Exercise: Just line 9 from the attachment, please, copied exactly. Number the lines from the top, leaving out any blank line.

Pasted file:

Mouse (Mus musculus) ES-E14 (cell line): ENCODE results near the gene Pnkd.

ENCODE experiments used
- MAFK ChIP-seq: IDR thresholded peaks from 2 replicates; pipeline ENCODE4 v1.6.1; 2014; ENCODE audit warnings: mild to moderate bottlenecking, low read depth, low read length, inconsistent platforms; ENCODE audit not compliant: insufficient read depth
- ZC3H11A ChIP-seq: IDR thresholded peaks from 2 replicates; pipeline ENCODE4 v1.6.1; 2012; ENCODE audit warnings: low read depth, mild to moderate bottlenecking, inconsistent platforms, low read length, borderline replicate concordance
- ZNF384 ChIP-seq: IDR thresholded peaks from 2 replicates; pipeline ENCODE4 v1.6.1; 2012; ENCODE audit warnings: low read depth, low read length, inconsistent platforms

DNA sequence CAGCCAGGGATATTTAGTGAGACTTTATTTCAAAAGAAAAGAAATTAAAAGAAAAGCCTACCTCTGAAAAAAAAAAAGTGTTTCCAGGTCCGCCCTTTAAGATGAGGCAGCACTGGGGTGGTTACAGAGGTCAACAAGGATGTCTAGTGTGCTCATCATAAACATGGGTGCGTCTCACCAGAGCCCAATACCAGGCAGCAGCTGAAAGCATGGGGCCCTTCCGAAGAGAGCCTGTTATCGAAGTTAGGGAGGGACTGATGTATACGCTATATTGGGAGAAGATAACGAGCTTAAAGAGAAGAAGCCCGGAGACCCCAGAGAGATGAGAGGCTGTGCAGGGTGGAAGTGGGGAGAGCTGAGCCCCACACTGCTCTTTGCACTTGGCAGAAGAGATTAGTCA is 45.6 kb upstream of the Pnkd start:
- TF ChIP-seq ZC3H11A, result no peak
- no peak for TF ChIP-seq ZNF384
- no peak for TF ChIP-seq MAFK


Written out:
- no peak for TF ChIP-seq MAFK